(Bloomberg) -- Bonds have never yielded less in Nick Maroutsos’ entire 20-year career -- but that’s not stopping the Janus Henderson fixed income chief from buying more. For hedge fund founder Damien Loh, they are getting pricey and his preference is instead for gold.

The debate on how low yields can go is hotting up as the relentless rally in global fixed-income markets shows no signs of slowing. Fund managers interviewed indicated the continued appeal of long-duration debt even as the 30-year Treasury yield dropped below 2% for the first time and the closely watched 10-year and 2-year curve inverted.

“Right now you continue to buy bonds,” Maroutsos, co-head of global fixed income at $360 billion asset manager Janus Henderson, told Bloomberg Television. “People are looking for any sort of positive yield.” He favors the U.S., Canada, Australia, New Zealand where he said “you get far more bang for your buck.”

A slew of disappointing economic data in China and Germany, and Wednesday’s key yield curve inversion -- often considered a harbinger of recession -- has sent investors rushing anew to haven assets this week. The world’s stockpile of negative-yielding bonds rose to a record $16 trillion on Wednesday.

The fears though may be misplaced, according to central bankers. The U.S. economic conditions are “quite good” with unemployment near a 50-year low, said Federal Reserve Bank of St. Louis President James Bullard. The Reserve Bank of Australia’s No. 2 official weighed in on the debate on Thursday questioning the value of using the Treasury yield curve inversion as a sign of recession.

“At the moment the U.S. economy is actually growing above trend so they’ve got a fair way to slow from here,” said RBA Deputy Governor Guy Debelle. Trade disputes are a key risk, though, he said.

American Allure

The allure of American and Australian bonds has seen AMP Capital Investors Ltd. recently increase exposure. Nader Naeimi, who runs the firm’s dynamic markets fund, is cognizant that valuations are looking lofty after the run up but says there’s no sign of a reason to back away.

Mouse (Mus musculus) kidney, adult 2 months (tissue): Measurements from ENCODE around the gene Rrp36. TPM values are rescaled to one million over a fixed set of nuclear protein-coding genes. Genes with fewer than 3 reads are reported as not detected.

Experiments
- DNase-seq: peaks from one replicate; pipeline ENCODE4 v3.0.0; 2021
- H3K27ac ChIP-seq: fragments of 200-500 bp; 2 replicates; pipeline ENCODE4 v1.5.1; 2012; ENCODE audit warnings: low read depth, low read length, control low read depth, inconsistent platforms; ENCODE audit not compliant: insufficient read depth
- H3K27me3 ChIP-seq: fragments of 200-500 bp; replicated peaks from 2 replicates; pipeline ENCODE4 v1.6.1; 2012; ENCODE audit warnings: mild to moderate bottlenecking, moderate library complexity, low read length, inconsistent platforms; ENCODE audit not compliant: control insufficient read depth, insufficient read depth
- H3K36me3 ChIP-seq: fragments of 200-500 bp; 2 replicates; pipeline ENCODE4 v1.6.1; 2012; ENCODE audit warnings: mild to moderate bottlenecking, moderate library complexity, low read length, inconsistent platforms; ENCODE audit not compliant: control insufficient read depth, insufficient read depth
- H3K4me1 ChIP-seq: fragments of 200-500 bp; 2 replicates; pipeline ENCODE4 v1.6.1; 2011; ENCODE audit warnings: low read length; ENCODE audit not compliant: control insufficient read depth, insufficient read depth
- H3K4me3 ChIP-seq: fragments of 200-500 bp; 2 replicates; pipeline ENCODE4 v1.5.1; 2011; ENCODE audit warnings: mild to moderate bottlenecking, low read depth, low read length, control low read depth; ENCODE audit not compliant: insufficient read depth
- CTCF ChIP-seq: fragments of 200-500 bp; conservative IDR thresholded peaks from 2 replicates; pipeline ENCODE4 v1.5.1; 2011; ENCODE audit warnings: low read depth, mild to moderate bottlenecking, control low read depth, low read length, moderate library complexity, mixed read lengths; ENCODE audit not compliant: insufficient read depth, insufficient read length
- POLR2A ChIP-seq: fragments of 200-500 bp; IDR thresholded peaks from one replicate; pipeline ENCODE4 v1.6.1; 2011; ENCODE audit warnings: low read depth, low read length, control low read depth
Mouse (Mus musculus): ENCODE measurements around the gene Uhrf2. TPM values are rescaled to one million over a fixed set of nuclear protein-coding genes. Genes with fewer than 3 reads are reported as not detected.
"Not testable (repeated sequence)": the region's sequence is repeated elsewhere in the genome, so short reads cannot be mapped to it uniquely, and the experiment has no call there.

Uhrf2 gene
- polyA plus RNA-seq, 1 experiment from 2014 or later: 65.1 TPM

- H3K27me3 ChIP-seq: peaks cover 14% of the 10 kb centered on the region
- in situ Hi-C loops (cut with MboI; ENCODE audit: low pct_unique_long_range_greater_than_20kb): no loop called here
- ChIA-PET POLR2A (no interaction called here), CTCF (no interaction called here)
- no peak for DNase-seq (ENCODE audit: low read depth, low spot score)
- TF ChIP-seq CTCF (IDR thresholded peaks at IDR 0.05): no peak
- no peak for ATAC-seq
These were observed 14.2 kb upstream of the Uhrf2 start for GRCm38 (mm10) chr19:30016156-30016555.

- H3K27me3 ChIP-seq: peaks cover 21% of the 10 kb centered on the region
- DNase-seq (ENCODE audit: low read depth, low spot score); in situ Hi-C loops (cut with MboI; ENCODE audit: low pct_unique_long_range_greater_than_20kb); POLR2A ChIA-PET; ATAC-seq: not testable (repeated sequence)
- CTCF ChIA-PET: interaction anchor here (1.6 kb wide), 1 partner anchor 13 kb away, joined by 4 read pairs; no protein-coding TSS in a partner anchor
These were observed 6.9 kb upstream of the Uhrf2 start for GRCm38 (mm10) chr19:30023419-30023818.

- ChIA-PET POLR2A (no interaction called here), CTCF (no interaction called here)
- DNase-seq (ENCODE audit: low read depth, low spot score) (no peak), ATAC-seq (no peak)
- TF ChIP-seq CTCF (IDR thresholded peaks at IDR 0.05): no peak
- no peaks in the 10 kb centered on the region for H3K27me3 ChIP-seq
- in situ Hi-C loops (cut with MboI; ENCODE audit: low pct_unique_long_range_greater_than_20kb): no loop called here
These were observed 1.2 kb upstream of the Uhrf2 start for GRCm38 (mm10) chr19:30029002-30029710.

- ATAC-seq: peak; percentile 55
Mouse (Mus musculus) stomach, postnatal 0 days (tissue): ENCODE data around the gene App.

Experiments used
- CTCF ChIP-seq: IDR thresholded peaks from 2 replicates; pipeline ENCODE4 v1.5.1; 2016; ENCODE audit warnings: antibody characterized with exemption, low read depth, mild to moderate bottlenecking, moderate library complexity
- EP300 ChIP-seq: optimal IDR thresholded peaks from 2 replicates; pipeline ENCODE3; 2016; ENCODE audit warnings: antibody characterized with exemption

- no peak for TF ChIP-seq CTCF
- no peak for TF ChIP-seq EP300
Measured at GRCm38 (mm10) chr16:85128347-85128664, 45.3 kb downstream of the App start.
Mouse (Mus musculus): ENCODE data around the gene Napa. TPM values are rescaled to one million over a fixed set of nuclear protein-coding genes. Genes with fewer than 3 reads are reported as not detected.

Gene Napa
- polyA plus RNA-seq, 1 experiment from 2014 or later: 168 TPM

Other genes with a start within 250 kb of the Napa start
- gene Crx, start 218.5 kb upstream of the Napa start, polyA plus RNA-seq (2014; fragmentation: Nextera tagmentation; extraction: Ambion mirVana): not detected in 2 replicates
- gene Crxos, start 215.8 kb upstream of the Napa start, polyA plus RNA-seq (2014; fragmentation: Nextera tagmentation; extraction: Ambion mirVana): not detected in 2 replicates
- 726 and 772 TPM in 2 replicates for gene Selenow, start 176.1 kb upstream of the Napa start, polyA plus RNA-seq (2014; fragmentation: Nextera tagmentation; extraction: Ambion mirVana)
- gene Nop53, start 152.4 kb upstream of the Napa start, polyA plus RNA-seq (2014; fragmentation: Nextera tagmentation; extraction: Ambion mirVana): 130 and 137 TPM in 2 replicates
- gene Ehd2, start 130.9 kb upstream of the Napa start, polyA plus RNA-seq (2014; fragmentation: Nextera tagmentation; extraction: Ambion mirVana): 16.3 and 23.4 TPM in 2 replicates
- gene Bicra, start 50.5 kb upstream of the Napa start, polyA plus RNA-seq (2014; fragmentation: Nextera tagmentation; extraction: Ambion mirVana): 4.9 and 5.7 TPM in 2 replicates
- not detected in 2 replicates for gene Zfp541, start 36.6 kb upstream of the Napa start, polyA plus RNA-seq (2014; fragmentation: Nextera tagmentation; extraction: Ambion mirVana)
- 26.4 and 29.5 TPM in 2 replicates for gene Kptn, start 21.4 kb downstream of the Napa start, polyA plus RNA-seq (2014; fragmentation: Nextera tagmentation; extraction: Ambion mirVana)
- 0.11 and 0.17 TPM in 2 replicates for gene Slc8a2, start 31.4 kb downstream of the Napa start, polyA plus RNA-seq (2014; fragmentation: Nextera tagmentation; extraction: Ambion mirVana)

“Bonds are expensive and crowded, but a catalyst for a reversal is not in place yet,” he said. “I continue to hold long duration,” he added. He expects the U.S. 10-year yield to drop below 1% by the end of this year. It was at 1.56% Thursday.

Still, not everyone is convinced the rally has further to run. Goldman Sachs expects the 10-year yield to return to 1.75% by year end.

Read how a JPMorgan strategist expects a 0% yield for 10-year Treasuries by 2021

Time for Caution

In Singapore, Loh, a former options trader at JPMorgan, prefers to err on the side of caution.

“Bonds are really expensive and I’m staying out of it,” said Loh, Singapore-based chief investment officer at macro hedge fund Ensemble Capital. “There are better trades in safe havens, including long gold given bond yields are at next to nothing.”

--With assistance from Guy Johnson.

To contact the reporters on this story: Ruth Carson in Singapore at rliew6@bloomberg.net;Adam Haigh in Sydney at ahaigh1@bloomberg.net

To contact the editors responsible for this story: Christopher Anstey at canstey@bloomberg.net, ;Tan Hwee Ann at hatan@bloomberg.net, Cormac Mullen

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